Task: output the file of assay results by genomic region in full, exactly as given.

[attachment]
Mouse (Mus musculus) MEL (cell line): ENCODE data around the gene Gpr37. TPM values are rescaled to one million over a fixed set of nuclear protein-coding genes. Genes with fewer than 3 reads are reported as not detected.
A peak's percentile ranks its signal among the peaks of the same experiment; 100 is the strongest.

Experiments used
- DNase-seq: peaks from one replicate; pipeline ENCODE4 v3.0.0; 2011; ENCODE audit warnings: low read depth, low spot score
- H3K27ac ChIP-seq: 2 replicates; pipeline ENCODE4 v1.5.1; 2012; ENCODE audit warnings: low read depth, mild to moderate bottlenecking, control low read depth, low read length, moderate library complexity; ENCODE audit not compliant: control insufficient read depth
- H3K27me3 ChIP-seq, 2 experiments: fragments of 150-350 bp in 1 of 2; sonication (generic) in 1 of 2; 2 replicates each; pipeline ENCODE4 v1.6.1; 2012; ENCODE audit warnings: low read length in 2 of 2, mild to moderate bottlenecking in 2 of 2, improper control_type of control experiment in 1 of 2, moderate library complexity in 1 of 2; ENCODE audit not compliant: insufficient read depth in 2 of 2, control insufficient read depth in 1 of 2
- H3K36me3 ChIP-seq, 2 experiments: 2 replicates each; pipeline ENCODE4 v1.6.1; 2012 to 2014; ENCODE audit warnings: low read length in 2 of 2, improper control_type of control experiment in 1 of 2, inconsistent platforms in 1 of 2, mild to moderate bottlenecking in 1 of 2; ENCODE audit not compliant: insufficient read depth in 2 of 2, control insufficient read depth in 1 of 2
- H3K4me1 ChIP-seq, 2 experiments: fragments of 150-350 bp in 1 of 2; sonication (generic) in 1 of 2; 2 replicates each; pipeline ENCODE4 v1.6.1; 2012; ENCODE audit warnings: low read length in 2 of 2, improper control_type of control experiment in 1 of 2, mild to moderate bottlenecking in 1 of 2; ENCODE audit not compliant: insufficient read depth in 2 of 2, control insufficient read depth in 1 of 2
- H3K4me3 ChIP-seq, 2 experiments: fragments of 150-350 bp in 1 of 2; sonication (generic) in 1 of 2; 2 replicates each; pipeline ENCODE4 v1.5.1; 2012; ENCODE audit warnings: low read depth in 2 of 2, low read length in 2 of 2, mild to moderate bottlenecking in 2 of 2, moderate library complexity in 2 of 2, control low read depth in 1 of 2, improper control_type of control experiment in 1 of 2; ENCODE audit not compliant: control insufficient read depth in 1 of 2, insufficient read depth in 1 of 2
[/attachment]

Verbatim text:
Mouse (Mus musculus) MEL (cell line): ENCODE data around the gene Gpr37. TPM values are rescaled to one million over a fixed set of nuclear protein-coding genes. Genes with fewer than 3 reads are reported as not detected.
A peak's percentile ranks its signal among the peaks of the same experiment; 100 is the strongest.

Experiments used
- DNase-seq: peaks from one replicate; pipeline ENCODE4 v3.0.0; 2011; ENCODE audit warnings: low read depth, low spot score
- H3K27ac ChIP-seq: 2 replicates; pipeline ENCODE4 v1.5.1; 2012; ENCODE audit warnings: low read depth, mild to moderate bottlenecking, control low read depth, low read length, moderate library complexity; ENCODE audit not compliant: control insufficient read depth
- H3K27me3 ChIP-seq, 2 experiments: fragments of 150-350 bp in 1 of 2; sonication (generic) in 1 of 2; 2 replicates each; pipeline ENCODE4 v1.6.1; 2012; ENCODE audit warnings: low read length in 2 of 2, mild to moderate bottlenecking in 2 of 2, improper control_type of control experiment in 1 of 2, moderate library complexity in 1 of 2; ENCODE audit not compliant: insufficient read depth in 2 of 2, control insufficient read depth in 1 of 2
- H3K36me3 ChIP-seq, 2 experiments: 2 replicates each; pipeline ENCODE4 v1.6.1; 2012 to 2014; ENCODE audit warnings: low read length in 2 of 2, improper control_type of control experiment in 1 of 2, inconsistent platforms in 1 of 2, mild to moderate bottlenecking in 1 of 2; ENCODE audit not compliant: insufficient read depth in 2 of 2, control insufficient read depth in 1 of 2
- H3K4me1 ChIP-seq, 2 experiments: fragments of 150-350 bp in 1 of 2; sonication (generic) in 1 of 2; 2 replicates each; pipeline ENCODE4 v1.6.1; 2012; ENCODE audit warnings: low read length in 2 of 2, improper control_type of control experiment in 1 of 2, mild to moderate bottlenecking in 1 of 2; ENCODE audit not compliant: insufficient read depth in 2 of 2, control insufficient read depth in 1 of 2
- H3K4me3 ChIP-seq, 2 experiments: fragments of 150-350 bp in 1 of 2; sonication (generic) in 1 of 2; 2 replicates each; pipeline ENCODE4 v1.5.1; 2012; ENCODE audit warnings: low read depth in 2 of 2, low read length in 2 of 2, mild to moderate bottlenecking in 2 of 2, moderate library complexity in 2 of 2, control low read depth in 1 of 2, improper control_type of control experiment in 1 of 2; ENCODE audit not compliant: control insufficient read depth in 1 of 2, insufficient read depth in 1 of 2